Transimpedance -Analog input-

hi , i made photodiode transimpedance op amp circuit . with maximum illuminance i am getting - 4.3v as pre amp output but i want 4.8v output for maximum illuminance so added inverting amp for getting 4.8v but i am getting 3.7v output from inverting amplifier with maximum illuminance . i try adjust the input variable resistance 15k but i could not get 4.8v output . op amp rail voltage is ( +5v , 0, -5v ) .

Which opamp type do you use?

using lm358 and you can suggest low voltage range (+5v 0 -5v) opamp.

do you think lm4558 will be suitable ?

This is not a rail-to-rail opamp. Hence, if you feed it +/-5V, its output can never swing to +5V; it'll go to about 3.5V max according to its datasheet. So your observation of 3.7V out is about right. I don't know why your first stage manages to swing all the way down to -4.3V; I wouldn't have expected it to go below something like -4V.

No. It's not rail to rail either. Furthermore, it has a fairly high input offset current which is far from ideal in your use case.
Try something like AD8605/8606.

1: you need to use a suitable rail-rail op amp as described in the tutorial. Depending on your application you will need to choose a type with a suitable bandwidth.
2: no rail-rail op amp can ever achieve true rail-rail output while driving current. So it depends on your load and also on the fedback resistor.
3: why does your max output HAVE to be 5V? If you are measuring it you can scale your measurement to suit.

hope so your shortlisted op amp list will be much more useful . i will try from that list.

because 0v to 4.9v variation voltage will give broad range of a/d conversion data i can get . measurement sequence much more precise.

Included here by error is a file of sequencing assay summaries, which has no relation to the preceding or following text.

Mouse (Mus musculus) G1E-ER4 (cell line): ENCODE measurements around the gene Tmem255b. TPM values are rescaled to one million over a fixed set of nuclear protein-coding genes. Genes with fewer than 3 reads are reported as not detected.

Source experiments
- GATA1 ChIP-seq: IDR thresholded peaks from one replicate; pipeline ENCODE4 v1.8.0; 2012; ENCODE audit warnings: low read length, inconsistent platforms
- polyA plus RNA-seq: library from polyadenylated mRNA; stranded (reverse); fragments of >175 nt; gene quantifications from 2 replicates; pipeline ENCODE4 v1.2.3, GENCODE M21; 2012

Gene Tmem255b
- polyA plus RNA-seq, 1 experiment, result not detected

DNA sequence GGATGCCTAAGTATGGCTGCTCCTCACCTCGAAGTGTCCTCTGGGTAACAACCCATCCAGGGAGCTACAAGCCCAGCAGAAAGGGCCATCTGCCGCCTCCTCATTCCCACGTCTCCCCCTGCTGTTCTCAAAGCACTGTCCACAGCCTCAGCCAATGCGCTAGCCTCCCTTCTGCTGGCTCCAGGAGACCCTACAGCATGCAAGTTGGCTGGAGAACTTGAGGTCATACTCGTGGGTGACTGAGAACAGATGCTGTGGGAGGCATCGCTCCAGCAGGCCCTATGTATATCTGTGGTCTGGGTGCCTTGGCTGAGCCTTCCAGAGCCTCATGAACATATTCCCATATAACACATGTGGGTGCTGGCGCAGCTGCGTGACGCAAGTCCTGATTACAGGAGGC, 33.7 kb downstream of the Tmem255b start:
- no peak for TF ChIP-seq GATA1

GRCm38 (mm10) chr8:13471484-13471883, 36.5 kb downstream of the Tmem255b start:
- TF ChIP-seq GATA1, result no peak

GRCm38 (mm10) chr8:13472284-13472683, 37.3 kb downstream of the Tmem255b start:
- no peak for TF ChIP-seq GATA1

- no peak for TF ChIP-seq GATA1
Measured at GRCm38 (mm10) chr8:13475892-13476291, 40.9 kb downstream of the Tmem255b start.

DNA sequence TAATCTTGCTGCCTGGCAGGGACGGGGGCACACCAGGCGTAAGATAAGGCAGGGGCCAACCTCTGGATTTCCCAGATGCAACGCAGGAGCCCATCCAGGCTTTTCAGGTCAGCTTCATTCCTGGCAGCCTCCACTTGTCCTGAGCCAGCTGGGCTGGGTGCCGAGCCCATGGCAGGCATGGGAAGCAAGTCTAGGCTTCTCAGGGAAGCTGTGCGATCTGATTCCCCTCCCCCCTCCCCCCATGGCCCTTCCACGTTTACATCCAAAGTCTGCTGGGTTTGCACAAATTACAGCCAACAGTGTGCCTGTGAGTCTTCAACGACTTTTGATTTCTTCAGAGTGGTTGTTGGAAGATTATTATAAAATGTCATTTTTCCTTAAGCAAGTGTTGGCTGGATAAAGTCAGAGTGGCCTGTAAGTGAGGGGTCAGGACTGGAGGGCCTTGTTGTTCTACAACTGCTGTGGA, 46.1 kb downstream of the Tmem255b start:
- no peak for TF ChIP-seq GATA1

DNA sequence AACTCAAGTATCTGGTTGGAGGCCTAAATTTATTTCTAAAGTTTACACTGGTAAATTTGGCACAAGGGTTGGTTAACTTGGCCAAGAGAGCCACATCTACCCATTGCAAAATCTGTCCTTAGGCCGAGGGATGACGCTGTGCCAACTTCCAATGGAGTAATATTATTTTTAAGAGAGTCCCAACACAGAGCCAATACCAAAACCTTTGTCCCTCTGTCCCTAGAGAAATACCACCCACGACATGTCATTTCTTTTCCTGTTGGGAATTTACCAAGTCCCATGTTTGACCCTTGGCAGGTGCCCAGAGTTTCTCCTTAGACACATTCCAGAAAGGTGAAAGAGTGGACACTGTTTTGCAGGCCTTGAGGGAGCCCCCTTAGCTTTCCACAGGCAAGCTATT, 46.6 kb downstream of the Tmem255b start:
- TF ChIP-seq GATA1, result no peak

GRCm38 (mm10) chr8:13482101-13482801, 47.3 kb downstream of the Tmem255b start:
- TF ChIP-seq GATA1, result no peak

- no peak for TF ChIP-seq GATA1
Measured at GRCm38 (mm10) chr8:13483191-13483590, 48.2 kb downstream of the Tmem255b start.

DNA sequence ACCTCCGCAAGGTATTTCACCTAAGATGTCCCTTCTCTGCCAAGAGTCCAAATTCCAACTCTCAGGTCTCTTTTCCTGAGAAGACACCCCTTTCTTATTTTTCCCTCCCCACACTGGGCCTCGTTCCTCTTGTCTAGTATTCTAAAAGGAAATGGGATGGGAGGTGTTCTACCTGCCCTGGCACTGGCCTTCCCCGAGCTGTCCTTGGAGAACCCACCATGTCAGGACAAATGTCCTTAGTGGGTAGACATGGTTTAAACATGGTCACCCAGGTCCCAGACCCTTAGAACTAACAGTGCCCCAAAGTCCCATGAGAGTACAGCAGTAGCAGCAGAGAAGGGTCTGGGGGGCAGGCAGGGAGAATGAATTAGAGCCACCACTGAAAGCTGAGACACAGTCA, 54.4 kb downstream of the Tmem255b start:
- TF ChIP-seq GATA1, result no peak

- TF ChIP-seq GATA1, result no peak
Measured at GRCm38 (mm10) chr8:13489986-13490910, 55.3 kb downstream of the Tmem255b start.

All you need is for the range of your output to match theinput range of the ADC
Depending on which arduino you use the internal reference will be 1.1V or 2.5V

True. Or, if e.g. the popular ADS1115 is used, the range is selectable from 256mV all the way up to 4096mV.

Moreover, maximizing the ADC's range isn't necessarily the most important target. Determine how much resolution the application needs and then optimize for it. Maybe you need only 9 bits out of an A328P's 10 bit range, or 15 bits out of the ADC1115's 16 bit range. That immediately allows you to 'only' swing voltages up to half the ADC's full range voltage while still maintaining required resolution...

i agree both of you ads1115 is to get good resolution .

i am not too concern about 5v max output . incase of less light intensity i need to little boost the pre amp signal to max .

example with less light pre amp out put will be very less then scale will be very small even with 16 bit range . i need the digital gain control by Post Amp & offset control . TL074 currently available here i will try with this or i will try with AD8605/8606.

Yeah, that's kind of the point with a transimpedance amplifier, isn't it? Lots of light = big signal, less light = small signal. I'm not sure I understand your 'problem'.

Anyway, since you've told nothing about your application, it's pretty much impossible to say anything useful. Your basic circuit works, and the output can swing close to V+ IF you use a rail-to-rail opamp, or considerably less if you don't.

the project about measuring light intensity based on the colour tape transmission . we don't want colour reflection or colour sensor .